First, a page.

What is Lighthouse
Lighthouse CI (LHCI) is an open-source, automated tool for improving the quality of web pages. Built by Google, LHCI makes it easier to test, archive, and browse reports on SEO, performance, and accessibility. Developers and site owners use these reports to take action against and improve their applications.
- Run LHCI reports alongside every PR.
- Prevent regressions in accessibility, SEO, offline support, and performance best practices.
- Track performance metrics and LHCI scores over time.
- Set and keep performance budgets on scripts and images.
- Run LHCI many times to reduce variance.
- Compare two versions of your site to find improvements and regressions of individual resources.
Where should I run my Lighthouse tests
When testing web applications there are multiple areas to consider, functional vs non-functional, code standards, visual regression, performance, SEO, accessibility, and more. Taking a step back, we first need to determine which test should run in which environment and scenario.
In the CI/CD build, DEV or PROD
Testing in the CI/CD build
Whether you are using Jenkins, Travis, CircleCI, Bitbucket, Gitlab or Acquia’s Code Studio, our Drupal-optimized CI/CD and code collaboration solution built around Gitlab. If we look at CI/CD, focused on compiling and testing the code then there are a AutoDevOps you can run in the CI from code standards, PHPcompatibility, Semgrep, SAST to unit testing, these are all good examples of the kinds of tests you would run in the CI build process.
Using the build process to focus on testing the code will ensure your team that all code on its way to PROD has been tested and validated. Another consideration is the time it takes for each build to run. Taking into account that you might have a team of developers pushing code, how much total time do you want between pushing and the availability to deploy?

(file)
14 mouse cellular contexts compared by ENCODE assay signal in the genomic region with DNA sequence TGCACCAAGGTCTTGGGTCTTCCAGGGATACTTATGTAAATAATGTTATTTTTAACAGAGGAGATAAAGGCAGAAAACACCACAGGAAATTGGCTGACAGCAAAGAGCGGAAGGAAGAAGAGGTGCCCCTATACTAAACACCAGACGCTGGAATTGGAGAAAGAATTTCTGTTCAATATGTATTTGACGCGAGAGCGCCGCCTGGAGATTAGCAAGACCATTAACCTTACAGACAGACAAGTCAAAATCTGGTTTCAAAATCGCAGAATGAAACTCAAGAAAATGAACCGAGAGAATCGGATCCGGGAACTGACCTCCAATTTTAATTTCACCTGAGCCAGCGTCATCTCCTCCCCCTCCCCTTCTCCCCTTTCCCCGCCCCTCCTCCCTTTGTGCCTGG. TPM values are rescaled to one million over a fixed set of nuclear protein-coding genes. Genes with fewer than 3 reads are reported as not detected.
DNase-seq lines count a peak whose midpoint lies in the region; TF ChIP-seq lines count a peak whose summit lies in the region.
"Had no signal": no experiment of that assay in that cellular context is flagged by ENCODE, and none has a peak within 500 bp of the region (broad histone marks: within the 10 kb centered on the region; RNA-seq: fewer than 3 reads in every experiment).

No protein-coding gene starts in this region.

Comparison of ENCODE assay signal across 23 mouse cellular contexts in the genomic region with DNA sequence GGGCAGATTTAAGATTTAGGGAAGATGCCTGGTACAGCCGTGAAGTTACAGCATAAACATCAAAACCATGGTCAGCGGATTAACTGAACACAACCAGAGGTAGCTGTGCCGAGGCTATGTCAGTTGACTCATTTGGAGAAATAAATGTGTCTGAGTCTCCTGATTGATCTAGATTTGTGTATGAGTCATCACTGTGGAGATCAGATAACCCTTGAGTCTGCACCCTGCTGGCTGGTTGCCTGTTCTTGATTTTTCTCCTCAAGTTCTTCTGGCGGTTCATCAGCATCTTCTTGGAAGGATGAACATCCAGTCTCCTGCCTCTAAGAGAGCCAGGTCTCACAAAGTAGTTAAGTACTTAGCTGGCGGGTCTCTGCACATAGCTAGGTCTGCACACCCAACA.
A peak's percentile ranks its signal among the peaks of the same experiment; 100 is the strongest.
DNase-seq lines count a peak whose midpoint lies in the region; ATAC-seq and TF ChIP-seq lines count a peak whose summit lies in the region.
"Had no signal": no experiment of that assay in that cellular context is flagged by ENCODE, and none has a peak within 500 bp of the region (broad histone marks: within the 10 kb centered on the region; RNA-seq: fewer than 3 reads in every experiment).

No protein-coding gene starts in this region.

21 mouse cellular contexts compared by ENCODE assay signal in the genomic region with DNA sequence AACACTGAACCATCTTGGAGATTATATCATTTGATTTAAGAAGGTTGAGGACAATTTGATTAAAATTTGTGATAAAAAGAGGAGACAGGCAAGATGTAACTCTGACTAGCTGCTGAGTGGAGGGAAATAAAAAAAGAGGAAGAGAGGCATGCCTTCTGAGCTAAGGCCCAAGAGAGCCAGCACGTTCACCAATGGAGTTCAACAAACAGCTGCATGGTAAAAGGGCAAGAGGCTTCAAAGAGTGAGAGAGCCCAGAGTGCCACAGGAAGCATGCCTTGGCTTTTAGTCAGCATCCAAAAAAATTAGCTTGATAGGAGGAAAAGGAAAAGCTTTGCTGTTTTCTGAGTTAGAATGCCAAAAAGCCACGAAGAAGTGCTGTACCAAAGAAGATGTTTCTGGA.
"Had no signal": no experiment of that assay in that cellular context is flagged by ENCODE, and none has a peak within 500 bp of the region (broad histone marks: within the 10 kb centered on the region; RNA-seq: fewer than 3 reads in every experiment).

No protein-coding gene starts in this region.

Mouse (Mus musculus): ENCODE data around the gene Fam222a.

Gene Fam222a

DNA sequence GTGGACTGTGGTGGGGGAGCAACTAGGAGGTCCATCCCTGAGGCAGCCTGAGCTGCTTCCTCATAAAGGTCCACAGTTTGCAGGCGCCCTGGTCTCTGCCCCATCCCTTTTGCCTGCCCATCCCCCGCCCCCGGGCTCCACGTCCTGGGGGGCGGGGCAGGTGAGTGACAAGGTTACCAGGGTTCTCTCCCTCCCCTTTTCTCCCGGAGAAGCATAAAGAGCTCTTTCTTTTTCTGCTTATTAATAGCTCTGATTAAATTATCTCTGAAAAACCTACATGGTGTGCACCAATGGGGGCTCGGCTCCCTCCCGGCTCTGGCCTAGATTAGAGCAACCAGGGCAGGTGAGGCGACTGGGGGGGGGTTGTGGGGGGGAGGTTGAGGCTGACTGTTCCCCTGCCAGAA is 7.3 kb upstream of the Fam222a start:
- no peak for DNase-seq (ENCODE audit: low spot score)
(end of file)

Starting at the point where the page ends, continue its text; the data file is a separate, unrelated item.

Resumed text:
As mentioned above, the build process can play a valuable piece of your DevOps puzzle. Further in this article, I’ll explain how to use CI/CD to set up, and archive LHCI tests to run on different environments.
Testing in a temporary environment or DEV server
At this point, the code has already been deployed and is on one of the servers, DEV, Non-PROD or PROD. Having the code tested prior to this stage ensures that your team is testing a validated artifact of the application. This is a good time to start testing other aspects of the application, like Accessibility and SEO.
Running your LHCI test here makes sense, as you have the Database, Files and Configuration ready to go. That and the fact that it's an environment with known resources to benchmark against.
At Acquia, we have deployed CDEs, or Continuous Development Environments that are integrated into our Code Studio product to spin up new CDE environments on any new merge requests. This existing process gives us some interesting tools to build our LHCI testing into.
When thinking about performance testing, some customers choose to rerun these tests in PROD to benchmark against. When doing this, consider that the performance tests will not be comparable, as the Non-PROD environments usually do not have the same allocated resources as PROD environments.
Are these real tests if I’m not running them in PROD?
What is real? Does your UAT or TEST server have the same allocated resources as PROD? Can you observe the traffic and load on the server while maintaining efficient page load speeds.
There are things to think about when it comes to the different kinds of tests, benchmarking, measuring, and iterative. For all these examples, the goal is to improve and mitigate risk. If you keep that in mind, you can develop your own testing procedures that will lead to a successful DevOps process.
While Lighthouse’s primary focus is performance, it can assess other things like:
- Accessibility: Recommendations on making content more accessible. This ensures that the page is optimized for screen readers, all elements have labels, or the site is browsable with the keyboard.
- Best practices: Scans the page issues not following best practices and can improve performance and security.
- SEO: Runs different checks to ensure that the page is SEO-friendly